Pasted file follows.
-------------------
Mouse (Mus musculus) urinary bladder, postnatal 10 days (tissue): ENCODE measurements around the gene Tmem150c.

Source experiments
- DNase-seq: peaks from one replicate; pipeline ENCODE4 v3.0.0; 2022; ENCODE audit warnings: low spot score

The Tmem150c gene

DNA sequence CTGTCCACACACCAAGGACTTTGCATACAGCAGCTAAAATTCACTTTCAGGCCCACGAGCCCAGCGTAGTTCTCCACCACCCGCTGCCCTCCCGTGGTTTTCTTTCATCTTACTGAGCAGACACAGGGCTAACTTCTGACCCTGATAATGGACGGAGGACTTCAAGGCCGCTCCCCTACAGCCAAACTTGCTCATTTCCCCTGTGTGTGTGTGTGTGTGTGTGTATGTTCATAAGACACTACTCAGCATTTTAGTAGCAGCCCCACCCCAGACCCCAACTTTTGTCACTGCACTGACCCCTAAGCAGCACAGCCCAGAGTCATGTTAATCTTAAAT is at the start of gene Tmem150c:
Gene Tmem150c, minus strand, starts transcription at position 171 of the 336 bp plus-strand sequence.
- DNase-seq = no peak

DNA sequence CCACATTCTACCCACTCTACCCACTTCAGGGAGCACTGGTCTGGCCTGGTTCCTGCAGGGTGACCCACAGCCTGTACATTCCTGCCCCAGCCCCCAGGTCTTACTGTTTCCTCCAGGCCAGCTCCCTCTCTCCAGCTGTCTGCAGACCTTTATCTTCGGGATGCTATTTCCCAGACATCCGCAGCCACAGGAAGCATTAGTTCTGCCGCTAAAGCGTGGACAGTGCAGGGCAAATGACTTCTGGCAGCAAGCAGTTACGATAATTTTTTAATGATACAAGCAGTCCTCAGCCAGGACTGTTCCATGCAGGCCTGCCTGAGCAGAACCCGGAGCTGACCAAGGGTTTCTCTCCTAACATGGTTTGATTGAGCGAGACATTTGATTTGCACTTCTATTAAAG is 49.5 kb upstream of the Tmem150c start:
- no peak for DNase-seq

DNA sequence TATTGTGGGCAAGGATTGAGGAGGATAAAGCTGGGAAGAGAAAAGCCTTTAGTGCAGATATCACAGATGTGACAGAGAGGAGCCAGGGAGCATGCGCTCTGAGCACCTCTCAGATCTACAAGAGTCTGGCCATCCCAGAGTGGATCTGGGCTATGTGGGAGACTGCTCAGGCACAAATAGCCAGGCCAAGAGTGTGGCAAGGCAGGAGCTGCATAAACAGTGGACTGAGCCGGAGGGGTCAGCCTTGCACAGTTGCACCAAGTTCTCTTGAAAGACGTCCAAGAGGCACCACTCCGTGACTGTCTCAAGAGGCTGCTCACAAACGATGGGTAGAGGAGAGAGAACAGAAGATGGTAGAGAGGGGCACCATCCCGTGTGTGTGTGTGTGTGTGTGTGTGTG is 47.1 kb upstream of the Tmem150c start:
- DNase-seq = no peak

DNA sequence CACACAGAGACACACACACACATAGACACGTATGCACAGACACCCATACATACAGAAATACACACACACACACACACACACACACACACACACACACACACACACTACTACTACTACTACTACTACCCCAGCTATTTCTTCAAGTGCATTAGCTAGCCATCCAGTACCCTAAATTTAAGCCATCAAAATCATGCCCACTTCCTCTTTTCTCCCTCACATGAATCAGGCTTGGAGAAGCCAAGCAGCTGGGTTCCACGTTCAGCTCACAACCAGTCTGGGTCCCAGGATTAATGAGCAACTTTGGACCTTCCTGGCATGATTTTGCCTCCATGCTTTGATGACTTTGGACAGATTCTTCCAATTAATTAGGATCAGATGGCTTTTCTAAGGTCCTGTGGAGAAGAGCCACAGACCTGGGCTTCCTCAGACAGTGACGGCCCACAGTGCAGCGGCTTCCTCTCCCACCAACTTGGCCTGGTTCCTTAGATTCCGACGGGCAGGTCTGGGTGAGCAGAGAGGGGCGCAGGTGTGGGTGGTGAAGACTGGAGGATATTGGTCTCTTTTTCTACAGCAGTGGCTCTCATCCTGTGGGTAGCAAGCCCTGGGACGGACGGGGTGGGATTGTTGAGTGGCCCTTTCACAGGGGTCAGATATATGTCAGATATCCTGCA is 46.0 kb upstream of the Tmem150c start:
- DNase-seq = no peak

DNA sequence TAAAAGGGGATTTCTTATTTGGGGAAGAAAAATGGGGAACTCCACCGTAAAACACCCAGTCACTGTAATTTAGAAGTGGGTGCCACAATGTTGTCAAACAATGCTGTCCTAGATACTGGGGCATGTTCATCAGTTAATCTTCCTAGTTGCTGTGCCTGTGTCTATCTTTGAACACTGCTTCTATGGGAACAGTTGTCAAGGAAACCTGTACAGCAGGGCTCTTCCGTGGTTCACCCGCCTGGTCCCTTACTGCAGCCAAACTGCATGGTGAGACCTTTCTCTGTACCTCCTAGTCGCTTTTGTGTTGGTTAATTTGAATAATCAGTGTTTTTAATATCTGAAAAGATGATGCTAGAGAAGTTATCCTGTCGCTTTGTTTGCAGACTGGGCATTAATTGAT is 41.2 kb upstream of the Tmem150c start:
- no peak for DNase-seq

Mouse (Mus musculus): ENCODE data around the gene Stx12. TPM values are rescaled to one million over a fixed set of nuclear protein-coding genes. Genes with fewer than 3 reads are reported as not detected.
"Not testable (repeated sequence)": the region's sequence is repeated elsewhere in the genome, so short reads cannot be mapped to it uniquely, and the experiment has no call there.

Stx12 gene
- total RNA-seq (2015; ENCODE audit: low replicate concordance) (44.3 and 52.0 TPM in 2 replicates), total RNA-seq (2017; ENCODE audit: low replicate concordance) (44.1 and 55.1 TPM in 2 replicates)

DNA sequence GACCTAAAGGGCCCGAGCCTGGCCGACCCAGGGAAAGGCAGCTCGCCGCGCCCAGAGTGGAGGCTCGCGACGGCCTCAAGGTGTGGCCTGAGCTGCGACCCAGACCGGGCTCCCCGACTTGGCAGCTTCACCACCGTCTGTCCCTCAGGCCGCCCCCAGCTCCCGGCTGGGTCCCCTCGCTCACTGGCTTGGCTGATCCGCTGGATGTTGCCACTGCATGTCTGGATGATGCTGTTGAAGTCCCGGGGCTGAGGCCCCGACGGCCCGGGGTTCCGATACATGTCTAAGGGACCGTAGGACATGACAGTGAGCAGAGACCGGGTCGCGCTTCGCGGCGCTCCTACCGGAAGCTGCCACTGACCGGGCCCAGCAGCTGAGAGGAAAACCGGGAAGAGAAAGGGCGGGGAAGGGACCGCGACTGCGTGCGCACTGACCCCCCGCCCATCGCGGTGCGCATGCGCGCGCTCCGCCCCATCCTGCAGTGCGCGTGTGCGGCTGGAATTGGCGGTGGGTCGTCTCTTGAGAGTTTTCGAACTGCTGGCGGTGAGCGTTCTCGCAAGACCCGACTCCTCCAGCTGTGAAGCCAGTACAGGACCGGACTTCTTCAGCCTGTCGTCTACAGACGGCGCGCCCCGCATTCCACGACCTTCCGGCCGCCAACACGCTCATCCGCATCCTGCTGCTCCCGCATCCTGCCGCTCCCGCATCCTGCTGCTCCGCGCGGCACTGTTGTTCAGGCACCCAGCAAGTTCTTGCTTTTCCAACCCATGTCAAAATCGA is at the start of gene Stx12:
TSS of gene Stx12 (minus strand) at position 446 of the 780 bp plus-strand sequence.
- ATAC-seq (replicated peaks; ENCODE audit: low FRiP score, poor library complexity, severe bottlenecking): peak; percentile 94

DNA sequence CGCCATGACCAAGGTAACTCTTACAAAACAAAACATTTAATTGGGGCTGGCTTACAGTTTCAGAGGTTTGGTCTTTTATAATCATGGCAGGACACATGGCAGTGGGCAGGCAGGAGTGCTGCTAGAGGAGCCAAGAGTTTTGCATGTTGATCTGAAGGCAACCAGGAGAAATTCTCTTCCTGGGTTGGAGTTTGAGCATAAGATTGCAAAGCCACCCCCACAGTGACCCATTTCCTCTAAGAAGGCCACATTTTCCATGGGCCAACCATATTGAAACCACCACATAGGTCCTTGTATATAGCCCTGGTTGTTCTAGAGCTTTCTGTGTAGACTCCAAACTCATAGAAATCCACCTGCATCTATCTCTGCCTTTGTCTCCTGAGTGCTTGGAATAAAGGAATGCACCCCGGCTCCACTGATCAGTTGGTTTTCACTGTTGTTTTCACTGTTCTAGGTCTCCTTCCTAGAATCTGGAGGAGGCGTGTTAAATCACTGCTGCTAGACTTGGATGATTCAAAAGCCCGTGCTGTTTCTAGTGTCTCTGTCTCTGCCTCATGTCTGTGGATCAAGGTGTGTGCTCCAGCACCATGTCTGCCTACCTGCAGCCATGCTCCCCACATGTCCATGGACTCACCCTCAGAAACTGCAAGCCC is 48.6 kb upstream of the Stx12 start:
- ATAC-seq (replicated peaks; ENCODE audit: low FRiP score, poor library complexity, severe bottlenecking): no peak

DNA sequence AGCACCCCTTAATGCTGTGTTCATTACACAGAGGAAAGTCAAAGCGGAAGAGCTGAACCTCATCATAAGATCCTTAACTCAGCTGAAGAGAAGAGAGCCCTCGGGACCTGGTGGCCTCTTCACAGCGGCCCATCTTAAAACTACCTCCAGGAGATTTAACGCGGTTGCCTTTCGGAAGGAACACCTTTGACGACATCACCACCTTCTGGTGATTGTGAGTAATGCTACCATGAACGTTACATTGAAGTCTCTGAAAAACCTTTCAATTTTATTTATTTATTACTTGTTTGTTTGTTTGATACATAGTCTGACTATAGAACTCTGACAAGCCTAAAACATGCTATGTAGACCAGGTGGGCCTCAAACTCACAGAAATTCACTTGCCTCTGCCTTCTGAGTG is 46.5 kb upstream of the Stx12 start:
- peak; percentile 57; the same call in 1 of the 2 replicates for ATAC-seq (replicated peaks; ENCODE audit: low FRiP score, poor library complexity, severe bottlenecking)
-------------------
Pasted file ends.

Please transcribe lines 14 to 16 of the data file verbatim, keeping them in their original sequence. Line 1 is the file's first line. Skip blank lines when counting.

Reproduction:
DNA sequence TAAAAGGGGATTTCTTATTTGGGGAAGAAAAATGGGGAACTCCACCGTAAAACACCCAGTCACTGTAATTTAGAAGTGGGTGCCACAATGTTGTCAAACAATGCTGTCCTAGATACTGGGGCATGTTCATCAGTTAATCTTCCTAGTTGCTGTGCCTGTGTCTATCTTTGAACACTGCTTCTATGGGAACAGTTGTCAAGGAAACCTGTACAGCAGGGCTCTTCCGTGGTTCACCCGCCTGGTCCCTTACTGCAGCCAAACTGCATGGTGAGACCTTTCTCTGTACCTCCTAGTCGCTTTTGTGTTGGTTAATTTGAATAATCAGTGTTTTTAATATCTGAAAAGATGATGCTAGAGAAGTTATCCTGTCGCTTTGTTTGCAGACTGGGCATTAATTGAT is 41.2 kb upstream of the Tmem150c start:
- no peak for DNase-seq

Mouse (Mus musculus): ENCODE data around the gene Stx12. TPM values are rescaled to one million over a fixed set of nuclear protein-coding genes. Genes with fewer than 3 reads are reported as not detected.